Tuesday, September 15, 2015

Runningboard bodywork

we are working on trying to get the cab aligned with the doors now, so decided we needed to put the runningboards back on so we can put the below-door panels on....  so, that brought us to needing to do some repair work.  We decided the drivers side runningboard was most 'in need', so we tackled that on Sunday.

I forgot to get a before pic of the outside, but the side of the runningboard was caved it - there was actually a crease where the nice rounded edge should be  (you can kinda see it in the home page header).  This is the runningboard clamped to our metalworking table with the edge down.  It was caved in a LOT.

We decided to heat it - and make a body tool with pipe for the rounded edge.  So, after a couple hours of heating and beating, we had this:

Then, finally, after more heating and beating, we had this!  Not perfect, but - wow - it is a LOT better!

Not completely happy with the lower lip, but I think for now we will live with it.  It was stretched out from the body damage, so it didn't want to go back where it should be.

The rotten part of the running board (where it attaches to the supports) cut away and ready for new steel:

I got steel yesterday, so this weekend, we can weld-r-up!  Well, Brian can anyhow!

Tuesday, July 28, 2015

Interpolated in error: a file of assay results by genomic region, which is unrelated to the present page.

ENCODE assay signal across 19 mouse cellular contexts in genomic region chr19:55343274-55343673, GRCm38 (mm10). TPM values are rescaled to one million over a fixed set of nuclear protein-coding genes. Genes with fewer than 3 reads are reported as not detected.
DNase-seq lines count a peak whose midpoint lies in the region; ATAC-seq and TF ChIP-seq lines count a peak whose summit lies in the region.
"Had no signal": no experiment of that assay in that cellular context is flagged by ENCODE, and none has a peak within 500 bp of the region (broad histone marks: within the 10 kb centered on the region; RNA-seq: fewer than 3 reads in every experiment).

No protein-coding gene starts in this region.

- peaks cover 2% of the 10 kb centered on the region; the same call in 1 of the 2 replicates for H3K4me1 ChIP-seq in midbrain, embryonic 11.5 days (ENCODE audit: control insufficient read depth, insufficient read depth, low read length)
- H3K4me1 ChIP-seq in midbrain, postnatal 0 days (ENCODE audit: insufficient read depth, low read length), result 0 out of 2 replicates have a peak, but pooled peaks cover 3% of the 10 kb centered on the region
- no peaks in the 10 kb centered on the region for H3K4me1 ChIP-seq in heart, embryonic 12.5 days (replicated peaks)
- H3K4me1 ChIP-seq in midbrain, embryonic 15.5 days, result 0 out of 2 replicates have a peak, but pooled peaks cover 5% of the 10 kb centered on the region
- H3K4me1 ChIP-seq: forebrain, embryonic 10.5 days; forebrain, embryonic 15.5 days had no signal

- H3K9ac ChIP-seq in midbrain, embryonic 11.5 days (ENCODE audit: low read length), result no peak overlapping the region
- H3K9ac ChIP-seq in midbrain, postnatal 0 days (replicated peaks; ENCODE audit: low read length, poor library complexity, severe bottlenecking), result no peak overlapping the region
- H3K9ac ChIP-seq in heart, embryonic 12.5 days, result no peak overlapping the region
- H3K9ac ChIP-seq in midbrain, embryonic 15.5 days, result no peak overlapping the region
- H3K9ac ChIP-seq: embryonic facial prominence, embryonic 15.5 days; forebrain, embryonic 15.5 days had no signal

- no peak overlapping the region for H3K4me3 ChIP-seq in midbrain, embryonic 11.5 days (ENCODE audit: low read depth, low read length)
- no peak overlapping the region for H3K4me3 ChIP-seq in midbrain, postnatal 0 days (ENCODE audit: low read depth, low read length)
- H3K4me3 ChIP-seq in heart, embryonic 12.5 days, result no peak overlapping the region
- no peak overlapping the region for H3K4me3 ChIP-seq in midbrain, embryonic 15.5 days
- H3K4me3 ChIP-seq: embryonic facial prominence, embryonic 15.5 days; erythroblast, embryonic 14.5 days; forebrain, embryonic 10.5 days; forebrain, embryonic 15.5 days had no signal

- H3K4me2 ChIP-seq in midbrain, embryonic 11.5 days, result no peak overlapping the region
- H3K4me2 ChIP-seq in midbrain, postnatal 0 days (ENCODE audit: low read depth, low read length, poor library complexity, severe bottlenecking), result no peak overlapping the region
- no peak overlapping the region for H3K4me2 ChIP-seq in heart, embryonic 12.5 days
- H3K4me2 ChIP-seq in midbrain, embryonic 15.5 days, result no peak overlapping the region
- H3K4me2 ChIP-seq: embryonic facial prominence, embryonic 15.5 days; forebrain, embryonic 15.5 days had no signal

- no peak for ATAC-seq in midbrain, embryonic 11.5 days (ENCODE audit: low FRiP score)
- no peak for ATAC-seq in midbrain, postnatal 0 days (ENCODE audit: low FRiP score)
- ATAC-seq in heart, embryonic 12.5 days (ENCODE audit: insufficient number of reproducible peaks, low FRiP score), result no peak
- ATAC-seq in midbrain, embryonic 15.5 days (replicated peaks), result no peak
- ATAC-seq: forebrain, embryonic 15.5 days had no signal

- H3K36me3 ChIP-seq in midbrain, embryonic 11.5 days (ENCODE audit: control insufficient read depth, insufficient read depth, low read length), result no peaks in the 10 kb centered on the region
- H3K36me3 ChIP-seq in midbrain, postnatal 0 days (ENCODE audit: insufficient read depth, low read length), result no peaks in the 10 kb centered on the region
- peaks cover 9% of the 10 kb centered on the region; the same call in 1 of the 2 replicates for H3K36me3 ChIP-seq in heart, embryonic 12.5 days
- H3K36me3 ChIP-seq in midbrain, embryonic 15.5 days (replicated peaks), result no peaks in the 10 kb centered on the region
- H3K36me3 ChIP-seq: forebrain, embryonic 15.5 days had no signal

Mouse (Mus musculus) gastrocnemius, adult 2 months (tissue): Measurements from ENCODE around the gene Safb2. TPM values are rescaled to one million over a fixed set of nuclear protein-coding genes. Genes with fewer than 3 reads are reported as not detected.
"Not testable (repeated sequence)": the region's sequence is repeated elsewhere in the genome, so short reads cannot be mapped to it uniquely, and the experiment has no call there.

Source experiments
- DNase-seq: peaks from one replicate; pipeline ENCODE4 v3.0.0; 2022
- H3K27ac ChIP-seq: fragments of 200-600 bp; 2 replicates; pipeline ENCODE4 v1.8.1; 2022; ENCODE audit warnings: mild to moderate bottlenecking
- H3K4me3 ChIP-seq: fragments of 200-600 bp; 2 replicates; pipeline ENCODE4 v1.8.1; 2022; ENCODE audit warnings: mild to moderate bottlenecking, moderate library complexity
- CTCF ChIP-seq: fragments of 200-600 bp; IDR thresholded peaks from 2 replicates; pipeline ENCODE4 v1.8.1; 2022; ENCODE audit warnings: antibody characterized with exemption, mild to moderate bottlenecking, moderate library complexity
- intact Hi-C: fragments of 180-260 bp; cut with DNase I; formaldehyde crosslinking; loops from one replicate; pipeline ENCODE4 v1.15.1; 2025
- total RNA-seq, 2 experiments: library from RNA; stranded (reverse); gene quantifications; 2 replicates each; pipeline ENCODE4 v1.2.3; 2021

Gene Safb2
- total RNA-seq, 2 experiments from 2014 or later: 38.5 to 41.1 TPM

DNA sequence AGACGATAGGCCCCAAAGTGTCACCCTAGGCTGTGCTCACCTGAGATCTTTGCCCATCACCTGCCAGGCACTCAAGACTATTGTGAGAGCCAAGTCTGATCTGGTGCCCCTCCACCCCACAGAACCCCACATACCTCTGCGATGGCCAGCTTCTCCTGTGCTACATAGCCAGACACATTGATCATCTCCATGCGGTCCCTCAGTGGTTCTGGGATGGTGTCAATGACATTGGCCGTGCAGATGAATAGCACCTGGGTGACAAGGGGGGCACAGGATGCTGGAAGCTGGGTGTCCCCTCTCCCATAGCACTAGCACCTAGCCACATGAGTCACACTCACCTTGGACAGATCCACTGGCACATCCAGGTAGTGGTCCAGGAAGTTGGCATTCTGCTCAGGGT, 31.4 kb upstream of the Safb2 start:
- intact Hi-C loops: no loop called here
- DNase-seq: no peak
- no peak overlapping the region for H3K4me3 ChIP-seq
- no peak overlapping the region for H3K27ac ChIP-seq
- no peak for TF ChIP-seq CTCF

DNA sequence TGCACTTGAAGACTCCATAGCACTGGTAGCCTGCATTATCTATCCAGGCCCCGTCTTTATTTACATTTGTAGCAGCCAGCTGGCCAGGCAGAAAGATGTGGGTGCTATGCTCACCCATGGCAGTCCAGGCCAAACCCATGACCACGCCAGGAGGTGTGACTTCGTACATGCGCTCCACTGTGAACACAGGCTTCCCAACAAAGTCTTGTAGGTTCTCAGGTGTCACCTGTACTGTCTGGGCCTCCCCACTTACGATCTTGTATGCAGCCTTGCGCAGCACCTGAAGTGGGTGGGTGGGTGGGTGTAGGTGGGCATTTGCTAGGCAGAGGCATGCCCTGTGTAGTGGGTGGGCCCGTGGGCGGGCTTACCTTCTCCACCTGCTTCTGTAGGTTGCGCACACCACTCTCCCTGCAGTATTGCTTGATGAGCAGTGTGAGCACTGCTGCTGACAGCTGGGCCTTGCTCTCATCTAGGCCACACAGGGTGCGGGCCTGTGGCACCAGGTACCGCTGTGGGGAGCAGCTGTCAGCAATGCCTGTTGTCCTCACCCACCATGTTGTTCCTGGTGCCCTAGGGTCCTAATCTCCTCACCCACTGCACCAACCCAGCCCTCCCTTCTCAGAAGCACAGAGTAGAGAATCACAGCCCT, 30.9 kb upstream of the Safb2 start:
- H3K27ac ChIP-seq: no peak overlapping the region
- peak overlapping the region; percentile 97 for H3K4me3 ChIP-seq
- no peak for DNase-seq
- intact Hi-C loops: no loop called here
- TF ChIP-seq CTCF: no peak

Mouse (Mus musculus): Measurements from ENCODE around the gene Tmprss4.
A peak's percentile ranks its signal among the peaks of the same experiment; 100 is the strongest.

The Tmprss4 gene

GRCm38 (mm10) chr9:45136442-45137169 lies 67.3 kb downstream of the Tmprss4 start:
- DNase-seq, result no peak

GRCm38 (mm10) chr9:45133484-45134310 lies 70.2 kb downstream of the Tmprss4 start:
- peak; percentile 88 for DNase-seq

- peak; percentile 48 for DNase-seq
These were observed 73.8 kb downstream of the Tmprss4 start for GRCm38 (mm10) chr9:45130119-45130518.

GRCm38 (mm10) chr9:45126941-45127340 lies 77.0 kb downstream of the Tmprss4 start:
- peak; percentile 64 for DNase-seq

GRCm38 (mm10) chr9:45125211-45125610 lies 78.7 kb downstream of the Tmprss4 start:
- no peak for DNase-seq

Window frame union

Well, we finally did it.  The window frame is now married to the cowl.  Til death do them part, lol.

The reason it took us so long to get to this part - the curves of the bottom of the window frame didn't match the curves of the cowl.   So, this was a project that we skated around for a while.  Originally, there was a thick gasket between them instead of it being connected permanently.  We didn't like the look of the gasket, so we decided that it would need to be welded.  In order for the corners by the doors to line up, we started there first.  Which left a 1/2'' gap almost the whole way across between the window frame and cowl.  So, we started filling it in with a v-shaped piece of square stock in the center for good structural support, then filled the rest with carefully trimmed sheet metal.  I went ahead and mixed up a small batch of epoxy primer and brushed it on the bare metal - it was way too humid that day for bare metal out in the open.  It all went smoother than expected and I definitely had trouble getting to sleep that night! Even after 3 glasses of celebratory wine, LOL! So excited for this progress!

Monday, May 25, 2015

Skin me once again